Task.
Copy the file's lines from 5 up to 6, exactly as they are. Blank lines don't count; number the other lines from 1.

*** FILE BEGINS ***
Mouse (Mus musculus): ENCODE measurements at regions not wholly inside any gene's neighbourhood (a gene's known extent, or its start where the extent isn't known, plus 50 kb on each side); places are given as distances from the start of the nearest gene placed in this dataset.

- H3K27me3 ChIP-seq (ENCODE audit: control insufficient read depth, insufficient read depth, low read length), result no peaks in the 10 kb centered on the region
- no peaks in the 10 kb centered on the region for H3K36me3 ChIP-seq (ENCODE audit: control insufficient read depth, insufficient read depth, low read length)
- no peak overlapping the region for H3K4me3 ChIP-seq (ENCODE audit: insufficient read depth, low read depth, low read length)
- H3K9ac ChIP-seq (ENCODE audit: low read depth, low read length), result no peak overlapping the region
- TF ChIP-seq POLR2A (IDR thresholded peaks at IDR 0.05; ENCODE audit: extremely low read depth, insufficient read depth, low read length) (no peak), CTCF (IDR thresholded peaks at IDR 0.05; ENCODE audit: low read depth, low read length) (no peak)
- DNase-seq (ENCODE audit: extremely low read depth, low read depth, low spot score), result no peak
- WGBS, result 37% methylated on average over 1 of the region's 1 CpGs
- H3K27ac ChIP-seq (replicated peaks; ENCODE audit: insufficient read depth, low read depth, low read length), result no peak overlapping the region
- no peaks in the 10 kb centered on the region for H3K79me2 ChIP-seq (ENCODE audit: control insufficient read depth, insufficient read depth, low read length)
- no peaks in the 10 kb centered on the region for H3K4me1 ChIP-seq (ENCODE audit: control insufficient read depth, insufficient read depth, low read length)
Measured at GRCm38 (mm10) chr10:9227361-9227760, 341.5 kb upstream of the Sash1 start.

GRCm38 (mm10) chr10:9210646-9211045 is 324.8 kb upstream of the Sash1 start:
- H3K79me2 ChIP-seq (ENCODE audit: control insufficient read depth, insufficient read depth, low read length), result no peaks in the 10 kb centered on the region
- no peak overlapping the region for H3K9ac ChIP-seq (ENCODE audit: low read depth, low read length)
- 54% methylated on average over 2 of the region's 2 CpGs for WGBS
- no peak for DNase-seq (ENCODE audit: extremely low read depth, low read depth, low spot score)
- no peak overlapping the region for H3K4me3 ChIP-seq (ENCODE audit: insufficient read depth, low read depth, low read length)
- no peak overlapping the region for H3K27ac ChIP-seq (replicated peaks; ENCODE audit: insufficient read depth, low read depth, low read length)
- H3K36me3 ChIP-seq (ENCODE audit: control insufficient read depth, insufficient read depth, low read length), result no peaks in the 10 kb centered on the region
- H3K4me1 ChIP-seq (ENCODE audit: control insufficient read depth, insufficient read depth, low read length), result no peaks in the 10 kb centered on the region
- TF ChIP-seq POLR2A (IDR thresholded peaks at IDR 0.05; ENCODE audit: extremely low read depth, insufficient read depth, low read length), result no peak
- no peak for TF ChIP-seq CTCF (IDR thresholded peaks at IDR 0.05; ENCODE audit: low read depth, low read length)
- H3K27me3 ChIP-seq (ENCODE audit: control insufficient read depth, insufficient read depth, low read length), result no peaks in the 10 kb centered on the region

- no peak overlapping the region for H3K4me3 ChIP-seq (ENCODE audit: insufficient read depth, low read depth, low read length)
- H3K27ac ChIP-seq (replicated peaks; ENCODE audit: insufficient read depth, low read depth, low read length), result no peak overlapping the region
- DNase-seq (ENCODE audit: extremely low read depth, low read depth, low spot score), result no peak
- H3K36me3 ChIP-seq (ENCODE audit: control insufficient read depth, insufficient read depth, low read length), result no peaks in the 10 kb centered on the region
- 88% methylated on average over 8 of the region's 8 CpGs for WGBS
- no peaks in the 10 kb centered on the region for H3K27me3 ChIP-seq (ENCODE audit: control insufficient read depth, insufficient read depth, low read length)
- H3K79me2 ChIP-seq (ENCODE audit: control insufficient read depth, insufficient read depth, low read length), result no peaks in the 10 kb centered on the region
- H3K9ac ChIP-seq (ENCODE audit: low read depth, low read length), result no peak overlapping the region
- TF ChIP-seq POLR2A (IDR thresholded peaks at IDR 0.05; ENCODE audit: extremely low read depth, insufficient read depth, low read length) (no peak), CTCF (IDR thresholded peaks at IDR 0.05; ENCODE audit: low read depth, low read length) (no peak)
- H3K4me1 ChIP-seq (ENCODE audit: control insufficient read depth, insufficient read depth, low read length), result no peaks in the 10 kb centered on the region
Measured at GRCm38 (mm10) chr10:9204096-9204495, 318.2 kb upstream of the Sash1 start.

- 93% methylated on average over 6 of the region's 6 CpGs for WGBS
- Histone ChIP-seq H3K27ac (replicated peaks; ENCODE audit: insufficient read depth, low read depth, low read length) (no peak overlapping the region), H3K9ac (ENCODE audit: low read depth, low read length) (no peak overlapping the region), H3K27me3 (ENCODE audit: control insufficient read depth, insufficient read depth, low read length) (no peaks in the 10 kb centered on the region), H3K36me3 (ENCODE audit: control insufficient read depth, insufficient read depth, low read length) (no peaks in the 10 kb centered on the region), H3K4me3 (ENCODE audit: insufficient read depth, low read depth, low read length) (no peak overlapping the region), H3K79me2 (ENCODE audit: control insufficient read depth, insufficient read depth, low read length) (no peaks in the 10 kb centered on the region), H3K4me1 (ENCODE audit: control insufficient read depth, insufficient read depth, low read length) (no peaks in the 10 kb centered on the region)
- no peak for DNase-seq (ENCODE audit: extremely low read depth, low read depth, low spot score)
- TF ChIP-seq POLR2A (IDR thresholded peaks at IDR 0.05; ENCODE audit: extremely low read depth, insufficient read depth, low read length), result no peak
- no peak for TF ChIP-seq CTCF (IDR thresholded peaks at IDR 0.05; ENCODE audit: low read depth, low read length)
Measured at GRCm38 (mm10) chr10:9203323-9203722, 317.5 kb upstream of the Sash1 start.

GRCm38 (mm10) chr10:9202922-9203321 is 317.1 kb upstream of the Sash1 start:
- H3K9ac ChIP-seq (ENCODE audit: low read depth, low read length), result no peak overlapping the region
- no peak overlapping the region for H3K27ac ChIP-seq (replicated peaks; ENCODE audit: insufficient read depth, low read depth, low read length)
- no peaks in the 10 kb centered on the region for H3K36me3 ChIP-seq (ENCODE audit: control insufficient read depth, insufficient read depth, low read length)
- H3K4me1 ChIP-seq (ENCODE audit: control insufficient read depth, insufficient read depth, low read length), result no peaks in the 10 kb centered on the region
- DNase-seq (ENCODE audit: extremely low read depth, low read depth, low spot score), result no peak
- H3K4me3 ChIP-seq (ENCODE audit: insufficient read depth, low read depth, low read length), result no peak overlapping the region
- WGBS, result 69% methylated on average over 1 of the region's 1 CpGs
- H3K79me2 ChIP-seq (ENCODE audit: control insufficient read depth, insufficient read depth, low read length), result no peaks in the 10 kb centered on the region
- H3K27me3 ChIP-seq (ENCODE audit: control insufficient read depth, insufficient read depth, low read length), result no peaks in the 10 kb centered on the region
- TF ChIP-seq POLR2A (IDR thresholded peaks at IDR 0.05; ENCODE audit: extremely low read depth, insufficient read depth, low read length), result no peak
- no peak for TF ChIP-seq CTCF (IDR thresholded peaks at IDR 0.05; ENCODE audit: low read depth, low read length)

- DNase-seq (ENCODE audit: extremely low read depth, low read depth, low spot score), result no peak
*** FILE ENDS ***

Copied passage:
- H3K9ac ChIP-seq (ENCODE audit: low read depth, low read length), result no peak overlapping the region
- TF ChIP-seq POLR2A (IDR thresholded peaks at IDR 0.05; ENCODE audit: extremely low read depth, insufficient read depth, low read length) (no peak), CTCF (IDR thresholded peaks at IDR 0.05; ENCODE audit: low read depth, low read length) (no peak)